The most direct difference of 40G and 100G optics is the data rate. But actually, 40G and 100G optics have their own merits.

Characteristic of 40G Pluggable Optics

  • Lowest cost per bit
  • MMF reaches up to 300 m
  • Breaks out to 4 x 10G

Characteristic of 100G Pluggable Optics

  • Highest density per bit
  • Lowest power consumption
  • MMF reaches up to 100m for now
  • Breaks out to 4 x 25GE

Content and application growth is driving the growth in bandwidth and traffic as well as growth in optical links. 40G and 100G optics developments are supporting the growth in traffic with smaller module form factors for higher port density with lower power consumption and lower cost per bit. Meanwhile, new link speeds like 25G, 50G, 200G and 400G are being standardized. The pluggable optics will continue to develop to further satisfy the changing requirements in data center.

Important Components for 40/100G Ethernet Migration

With the growth of bandwidth-intensive applications such as high-performance computing and business continuity, there emerge higher-speed networks of 40/100G Ethernet. And as products become less expensive and more available over time, 40/100G Ethernet will inevitably be commonplace in our daily life. Therefore, it is necessary to create a migration path by installing a structured cabling system that can support the future 40/100G networking needs. In this system, such fiber optic products as MTP/MPO assemblies, 40/100G transceivers and 40/100G direct attach cables (DACs) are important components. This article will discuss their roles in 40/100G Ethernet migration respectively.

MTP/MPO Assemblies

Since 40/100G Ethernet uses parallel optics technology which requires data transmission across multiple fibers simultaneously, the multi-fiber connectors are needed. MTP/MPO is the designated interface for multi-mode 40/100G Ethernet, and its backward is compatible with legacy 1G/10G applications as well. 40G Ethernet uses a 12 position MTP/MPO connector interface that aligns 12 fibers in a single row. And the 4 leftmost fibers are used to transmit data, the middle 4 fibers are left unused, while the 4 rightmost fibers are used to receive data. 100G Ethernet uses a 24 position MTP/MPO connector with two rows of 12 fibers. And the outermost fibers on either end of the rows are vacant, while 10 fibers in the upper row for transmitting data and the remaining 10 fibers in the lower row for receiving data.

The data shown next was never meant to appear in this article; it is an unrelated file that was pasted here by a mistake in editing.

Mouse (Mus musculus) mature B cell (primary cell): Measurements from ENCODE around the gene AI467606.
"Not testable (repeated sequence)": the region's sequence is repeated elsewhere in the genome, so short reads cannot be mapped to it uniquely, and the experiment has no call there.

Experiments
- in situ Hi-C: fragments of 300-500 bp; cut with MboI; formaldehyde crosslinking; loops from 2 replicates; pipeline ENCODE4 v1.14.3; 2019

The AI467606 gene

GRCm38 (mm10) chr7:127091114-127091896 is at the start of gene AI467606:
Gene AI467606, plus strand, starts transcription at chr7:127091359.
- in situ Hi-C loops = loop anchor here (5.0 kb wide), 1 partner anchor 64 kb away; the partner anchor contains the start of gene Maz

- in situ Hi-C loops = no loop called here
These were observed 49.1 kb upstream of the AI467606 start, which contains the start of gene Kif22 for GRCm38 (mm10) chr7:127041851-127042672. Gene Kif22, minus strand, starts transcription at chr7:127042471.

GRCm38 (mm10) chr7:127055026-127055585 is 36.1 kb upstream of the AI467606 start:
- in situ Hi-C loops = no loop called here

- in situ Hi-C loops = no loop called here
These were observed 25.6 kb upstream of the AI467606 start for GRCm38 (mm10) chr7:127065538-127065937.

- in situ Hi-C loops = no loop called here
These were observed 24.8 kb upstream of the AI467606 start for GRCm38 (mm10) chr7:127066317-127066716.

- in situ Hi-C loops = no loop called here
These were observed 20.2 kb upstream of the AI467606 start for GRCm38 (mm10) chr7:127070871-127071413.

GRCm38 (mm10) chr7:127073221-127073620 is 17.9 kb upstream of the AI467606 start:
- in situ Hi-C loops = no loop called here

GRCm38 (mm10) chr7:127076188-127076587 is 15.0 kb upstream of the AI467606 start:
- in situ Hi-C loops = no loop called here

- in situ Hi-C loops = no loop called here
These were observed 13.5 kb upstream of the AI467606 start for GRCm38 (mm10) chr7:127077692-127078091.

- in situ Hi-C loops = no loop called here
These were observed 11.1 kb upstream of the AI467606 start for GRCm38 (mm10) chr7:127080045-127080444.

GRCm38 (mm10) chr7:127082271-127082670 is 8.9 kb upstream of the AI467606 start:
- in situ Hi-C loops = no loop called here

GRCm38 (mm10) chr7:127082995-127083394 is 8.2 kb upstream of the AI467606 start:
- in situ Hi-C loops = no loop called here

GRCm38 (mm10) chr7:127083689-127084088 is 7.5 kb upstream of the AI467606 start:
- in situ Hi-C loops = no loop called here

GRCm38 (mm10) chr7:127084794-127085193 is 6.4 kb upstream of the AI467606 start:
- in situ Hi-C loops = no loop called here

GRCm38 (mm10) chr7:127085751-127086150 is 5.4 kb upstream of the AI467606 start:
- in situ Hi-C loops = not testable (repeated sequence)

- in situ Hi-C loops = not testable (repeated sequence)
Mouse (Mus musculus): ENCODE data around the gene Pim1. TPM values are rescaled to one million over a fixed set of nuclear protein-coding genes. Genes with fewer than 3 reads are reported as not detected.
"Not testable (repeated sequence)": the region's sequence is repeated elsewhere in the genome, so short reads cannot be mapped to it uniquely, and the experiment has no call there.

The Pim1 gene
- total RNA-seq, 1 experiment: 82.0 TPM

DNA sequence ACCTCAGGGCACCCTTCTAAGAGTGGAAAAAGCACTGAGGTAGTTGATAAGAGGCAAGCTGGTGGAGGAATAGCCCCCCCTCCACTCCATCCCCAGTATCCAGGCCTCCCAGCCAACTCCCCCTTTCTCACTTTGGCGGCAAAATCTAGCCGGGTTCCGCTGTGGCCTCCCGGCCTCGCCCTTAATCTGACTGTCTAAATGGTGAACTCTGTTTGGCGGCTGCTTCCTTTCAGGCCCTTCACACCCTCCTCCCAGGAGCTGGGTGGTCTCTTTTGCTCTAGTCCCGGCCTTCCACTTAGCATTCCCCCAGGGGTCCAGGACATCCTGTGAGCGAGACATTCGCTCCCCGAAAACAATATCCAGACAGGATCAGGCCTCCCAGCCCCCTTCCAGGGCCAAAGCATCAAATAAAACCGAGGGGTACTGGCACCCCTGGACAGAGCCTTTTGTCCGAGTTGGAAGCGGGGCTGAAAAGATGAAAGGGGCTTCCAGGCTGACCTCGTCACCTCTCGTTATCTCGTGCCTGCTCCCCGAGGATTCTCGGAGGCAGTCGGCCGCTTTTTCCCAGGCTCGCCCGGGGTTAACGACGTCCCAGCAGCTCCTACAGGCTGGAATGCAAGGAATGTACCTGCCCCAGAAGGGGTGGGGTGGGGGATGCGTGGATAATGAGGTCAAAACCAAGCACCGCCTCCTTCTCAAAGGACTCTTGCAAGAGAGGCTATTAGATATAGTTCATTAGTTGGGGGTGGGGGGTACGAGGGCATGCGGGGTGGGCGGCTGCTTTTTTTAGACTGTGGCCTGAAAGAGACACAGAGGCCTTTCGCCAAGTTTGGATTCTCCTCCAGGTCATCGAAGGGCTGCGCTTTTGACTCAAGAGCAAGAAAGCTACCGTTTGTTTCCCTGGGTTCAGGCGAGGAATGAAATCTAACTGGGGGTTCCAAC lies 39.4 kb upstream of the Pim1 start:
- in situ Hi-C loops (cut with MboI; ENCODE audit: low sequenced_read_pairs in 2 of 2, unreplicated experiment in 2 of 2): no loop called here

optical lane assignments

40/100G Transceivers

Together with MTP/MPO connectors, 40/100G transceivers are often used (as shown in the above figure). Through the use of plug-and-play, hot-swap transceiver miniaturization, fiber connectivity in higher-speed active equipment is being condensed and simplified. Transceivers used in 40/100G Ethernet migration include 40G QSFP+ transceivers, 100G CFP transceivers and so on. 40G QSFP+ transceivers can support 4x10G modes, which allow new parallel optics active equipment being compatible with existing 10G transceivers. And the electrical connection of a 100G CFP transceiver uses 10x10G lanes in RX (receive) and TX (transmit) direction, supporting both 10x10G and 4x25G variants of 100G interconnects.

40/100G DACs

To save cost, 40/100G DACs are often used in 40/100G Ethernet instead of optical transceivers. Applied to short reach applications, it is a fixed assembly supporting high speed data that uses a small form-factor connector module as an optical transceiver on each end of a length of cable. The modules on each end meet small form-factor standards and have some function of the optical transceivers, meaning that DAC inherits some advantages of the small form-factor module. Thus, sometime there is no need to upgrade the equipment by using a DAC.

To meet the future 40/100G networking needs, the cabling system shall include components that not only support future high-bandwidth applications but also be compliant to 1G and 10G applications and all current and anticipated industry standards. Meeting all these requirements, the above mentioned MTP/MPO connectors, 40/100G transceivers and 40/100G DACs play important roles in migration to 40/100G Ethernet. As a professional supplier of fiber connectivity network solutions, Fiberstore supplies all these fiber optic products and other kinds of products for 40/100G Ethernet migration.